Third in a series of blog
posts exploring recommendations of the new National Recording Preservation Plan
of the Library of Congress, which touches not only on radio but on audio in
general and its place in our cultural history.
Do you still
have those ancient cart machines, or old manuals for DAT machines, stacked
in the hallway closet? Soon you might be asked to register them.
The library’s plan — in addition to urging the preservation of
American commercial radio programming
and more research into ways to preserve
audio recording media
— also explores documentation of legacy technologies.
“There must be a
systematic and sustained effort to compile and collect information related to
legacy recording technology and practices: where it is, how it works and the
characteristics, or ‘audio signatures,’ of the recordings themselves,” the
“Additional efforts should be made to
thoroughly document the expertise of legacy recording practitioners. This work
can serve as the cornerstone for the development of standardized methods and
best practices for audio preservation reformatting, and will be shared through
the Audio Preservation Resource Directory [another plan recommendation] to
serve the needs of training and education.”
the library’s plan calls for:
-- A national directory of
available obsolete equipment as a resource for audio preservation and
restoration engineers. This would tell where experts could locate the gear needed
for playback and transfer of legacy recording formats.
directory should inventory obsolete or difficult-to-locate equipment in the
offices or studios of various record companies, independent studios and
independent producers,” it states. “It should list tape machines, recording
consoles and outboard gear (e.g., equalizers, reverb units), among others,
because such elements may be sought by those attempting to restore or reissue
historical recordings.” (The authors didn’t list cart machines at radio stations here; but given
that preserving old radio content is one of the plan’s explicit goals, their inclusion seems likely, along with any other audio recording formats ever used in radio ... DCC, anyone? anyone? ... Bueller...?)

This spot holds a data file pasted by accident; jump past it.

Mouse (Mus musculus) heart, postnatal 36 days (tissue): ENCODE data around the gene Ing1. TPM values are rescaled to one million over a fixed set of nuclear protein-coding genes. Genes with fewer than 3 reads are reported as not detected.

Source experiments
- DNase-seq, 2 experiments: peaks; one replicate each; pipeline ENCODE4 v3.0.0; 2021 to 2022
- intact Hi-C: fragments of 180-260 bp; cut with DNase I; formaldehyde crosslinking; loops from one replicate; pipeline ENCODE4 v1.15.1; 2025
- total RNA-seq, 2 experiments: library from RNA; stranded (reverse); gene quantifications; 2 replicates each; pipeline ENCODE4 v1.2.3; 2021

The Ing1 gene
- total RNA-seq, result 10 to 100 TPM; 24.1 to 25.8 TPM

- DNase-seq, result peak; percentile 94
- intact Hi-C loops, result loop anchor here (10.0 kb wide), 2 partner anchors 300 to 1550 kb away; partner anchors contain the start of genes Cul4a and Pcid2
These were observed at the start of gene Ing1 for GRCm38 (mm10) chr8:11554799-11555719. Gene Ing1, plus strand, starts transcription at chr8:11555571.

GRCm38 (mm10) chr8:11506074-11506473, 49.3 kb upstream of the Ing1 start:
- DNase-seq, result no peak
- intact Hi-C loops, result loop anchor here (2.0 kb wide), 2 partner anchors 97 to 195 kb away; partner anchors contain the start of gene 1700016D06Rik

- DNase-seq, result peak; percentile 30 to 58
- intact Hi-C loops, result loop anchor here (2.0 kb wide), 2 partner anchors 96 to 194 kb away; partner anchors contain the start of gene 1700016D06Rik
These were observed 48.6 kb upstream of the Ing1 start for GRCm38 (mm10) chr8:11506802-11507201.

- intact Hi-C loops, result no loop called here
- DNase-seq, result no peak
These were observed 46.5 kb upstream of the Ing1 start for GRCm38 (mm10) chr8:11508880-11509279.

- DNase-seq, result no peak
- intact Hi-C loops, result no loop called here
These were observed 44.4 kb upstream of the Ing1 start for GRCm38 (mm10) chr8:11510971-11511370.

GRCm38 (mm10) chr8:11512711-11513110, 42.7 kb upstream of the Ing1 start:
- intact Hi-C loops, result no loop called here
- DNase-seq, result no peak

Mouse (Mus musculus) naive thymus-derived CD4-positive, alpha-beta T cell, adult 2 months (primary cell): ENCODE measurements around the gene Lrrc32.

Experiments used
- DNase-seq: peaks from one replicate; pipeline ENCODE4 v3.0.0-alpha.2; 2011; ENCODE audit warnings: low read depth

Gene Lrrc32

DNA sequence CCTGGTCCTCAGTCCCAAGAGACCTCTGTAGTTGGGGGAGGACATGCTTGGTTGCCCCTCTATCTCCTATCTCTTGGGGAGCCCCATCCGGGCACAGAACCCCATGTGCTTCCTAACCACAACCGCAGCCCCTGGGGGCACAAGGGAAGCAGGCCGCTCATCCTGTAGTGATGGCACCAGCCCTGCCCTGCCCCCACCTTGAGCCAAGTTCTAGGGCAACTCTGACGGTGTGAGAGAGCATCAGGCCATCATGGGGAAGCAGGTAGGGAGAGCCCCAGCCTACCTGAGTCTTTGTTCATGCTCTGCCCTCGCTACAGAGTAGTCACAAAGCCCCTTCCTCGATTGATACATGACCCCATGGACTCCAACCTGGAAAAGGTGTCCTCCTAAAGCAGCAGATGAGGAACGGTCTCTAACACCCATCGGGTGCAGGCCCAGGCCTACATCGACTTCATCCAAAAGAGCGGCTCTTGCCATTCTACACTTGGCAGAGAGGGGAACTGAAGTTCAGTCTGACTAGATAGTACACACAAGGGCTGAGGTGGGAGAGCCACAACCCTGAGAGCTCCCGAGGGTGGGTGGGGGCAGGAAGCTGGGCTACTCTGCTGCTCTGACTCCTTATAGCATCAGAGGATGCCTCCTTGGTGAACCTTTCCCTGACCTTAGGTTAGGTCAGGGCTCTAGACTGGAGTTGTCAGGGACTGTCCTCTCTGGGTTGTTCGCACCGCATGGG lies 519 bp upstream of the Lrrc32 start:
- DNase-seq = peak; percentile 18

“For each audio facility, the
directory should list contact information and the financial and logistical
terms on which access to the gear can be obtained.”
compilation, they envision, could be a joint project of the Association for
Recorded Sound Collections, Association of Moving Image Archivists, the
National Academy of Recording Arts and Sciences, and AES. This directory could grow
later to include an appendix “with a year-by-year or decade-by-decade list of
major formats used at different stages of the recording process, including
recording, mixing and mastering.”
-- A program to
videotape interviews and demos by senior audio engineers.
“To document recording practices used to capture sound from legacy
media, lecture demonstrations by expert practitioners should be videotaped.
They should cover older formats, playback techniques and playback systems.”
These would be developed by the library’s preservation board and made available
on the proposed Audio Preservation Resource Directory as podcasts or webcasts. I suspect this would be popular content not just for preservationists but for audio history enthusiasts.
-- A digital repository of manuals and schematics for legacy equipment.
“A coordinated effort is needed to systematically acquire
service manuals and schematics for all legacy playback equipment. It is
necessary to identify gaps in the collection, solicit donations of manuals and
request the support of manufacturers and interested archives and libraries.”
The library’s Packard Campus has begun this process.
up: Problems that digital media present to preservationists.
full report (PDF).